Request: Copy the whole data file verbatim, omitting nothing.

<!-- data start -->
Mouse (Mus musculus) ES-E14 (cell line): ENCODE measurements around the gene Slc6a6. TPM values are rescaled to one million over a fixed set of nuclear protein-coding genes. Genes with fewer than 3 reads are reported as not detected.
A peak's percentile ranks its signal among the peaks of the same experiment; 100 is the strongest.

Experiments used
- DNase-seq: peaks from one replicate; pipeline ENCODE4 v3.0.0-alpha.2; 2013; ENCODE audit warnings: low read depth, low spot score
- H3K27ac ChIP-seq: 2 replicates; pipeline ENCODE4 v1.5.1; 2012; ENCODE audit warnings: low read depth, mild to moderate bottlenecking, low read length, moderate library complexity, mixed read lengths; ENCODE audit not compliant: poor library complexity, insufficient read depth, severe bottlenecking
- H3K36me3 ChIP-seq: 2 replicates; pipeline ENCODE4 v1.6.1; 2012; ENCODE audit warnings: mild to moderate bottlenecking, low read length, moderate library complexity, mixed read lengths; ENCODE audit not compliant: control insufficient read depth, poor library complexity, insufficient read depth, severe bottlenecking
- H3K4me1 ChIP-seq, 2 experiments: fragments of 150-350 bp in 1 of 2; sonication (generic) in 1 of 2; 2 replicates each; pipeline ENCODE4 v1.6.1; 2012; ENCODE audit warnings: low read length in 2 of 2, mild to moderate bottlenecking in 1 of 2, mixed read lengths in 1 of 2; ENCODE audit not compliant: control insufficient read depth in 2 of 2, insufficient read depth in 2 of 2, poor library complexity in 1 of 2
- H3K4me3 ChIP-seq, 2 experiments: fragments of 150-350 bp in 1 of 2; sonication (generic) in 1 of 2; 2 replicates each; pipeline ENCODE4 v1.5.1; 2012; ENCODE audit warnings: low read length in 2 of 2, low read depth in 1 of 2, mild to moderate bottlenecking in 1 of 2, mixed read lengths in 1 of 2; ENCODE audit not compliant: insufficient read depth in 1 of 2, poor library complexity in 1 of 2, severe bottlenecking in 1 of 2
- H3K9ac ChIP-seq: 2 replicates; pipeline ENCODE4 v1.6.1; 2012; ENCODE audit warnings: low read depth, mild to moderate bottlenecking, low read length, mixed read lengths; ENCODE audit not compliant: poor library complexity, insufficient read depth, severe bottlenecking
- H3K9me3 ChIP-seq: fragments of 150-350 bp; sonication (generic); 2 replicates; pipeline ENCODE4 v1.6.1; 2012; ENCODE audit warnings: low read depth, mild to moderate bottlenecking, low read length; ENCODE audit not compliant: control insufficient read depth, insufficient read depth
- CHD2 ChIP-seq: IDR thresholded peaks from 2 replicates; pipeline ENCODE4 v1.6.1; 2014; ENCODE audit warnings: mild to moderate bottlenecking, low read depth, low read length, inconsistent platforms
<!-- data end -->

Mouse (Mus musculus) ES-E14 (cell line): ENCODE measurements around the gene Slc6a6. TPM values are rescaled to one million over a fixed set of nuclear protein-coding genes. Genes with fewer than 3 reads are reported as not detected.
A peak's percentile ranks its signal among the peaks of the same experiment; 100 is the strongest.

Experiments used
- DNase-seq: peaks from one replicate; pipeline ENCODE4 v3.0.0-alpha.2; 2013; ENCODE audit warnings: low read depth, low spot score
- H3K27ac ChIP-seq: 2 replicates; pipeline ENCODE4 v1.5.1; 2012; ENCODE audit warnings: low read depth, mild to moderate bottlenecking, low read length, moderate library complexity, mixed read lengths; ENCODE audit not compliant: poor library complexity, insufficient read depth, severe bottlenecking
- H3K36me3 ChIP-seq: 2 replicates; pipeline ENCODE4 v1.6.1; 2012; ENCODE audit warnings: mild to moderate bottlenecking, low read length, moderate library complexity, mixed read lengths; ENCODE audit not compliant: control insufficient read depth, poor library complexity, insufficient read depth, severe bottlenecking
- H3K4me1 ChIP-seq, 2 experiments: fragments of 150-350 bp in 1 of 2; sonication (generic) in 1 of 2; 2 replicates each; pipeline ENCODE4 v1.6.1; 2012; ENCODE audit warnings: low read length in 2 of 2, mild to moderate bottlenecking in 1 of 2, mixed read lengths in 1 of 2; ENCODE audit not compliant: control insufficient read depth in 2 of 2, insufficient read depth in 2 of 2, poor library complexity in 1 of 2
- H3K4me3 ChIP-seq, 2 experiments: fragments of 150-350 bp in 1 of 2; sonication (generic) in 1 of 2; 2 replicates each; pipeline ENCODE4 v1.5.1; 2012; ENCODE audit warnings: low read length in 2 of 2, low read depth in 1 of 2, mild to moderate bottlenecking in 1 of 2, mixed read lengths in 1 of 2; ENCODE audit not compliant: insufficient read depth in 1 of 2, poor library complexity in 1 of 2, severe bottlenecking in 1 of 2
- H3K9ac ChIP-seq: 2 replicates; pipeline ENCODE4 v1.6.1; 2012; ENCODE audit warnings: low read depth, mild to moderate bottlenecking, low read length, mixed read lengths; ENCODE audit not compliant: poor library complexity, insufficient read depth, severe bottlenecking
- H3K9me3 ChIP-seq: fragments of 150-350 bp; sonication (generic); 2 replicates; pipeline ENCODE4 v1.6.1; 2012; ENCODE audit warnings: low read depth, mild to moderate bottlenecking, low read length; ENCODE audit not compliant: control insufficient read depth, insufficient read depth
- CHD2 ChIP-seq: IDR thresholded peaks from 2 replicates; pipeline ENCODE4 v1.6.1; 2014; ENCODE audit warnings: mild to moderate bottlenecking, low read depth, low read length, inconsistent platforms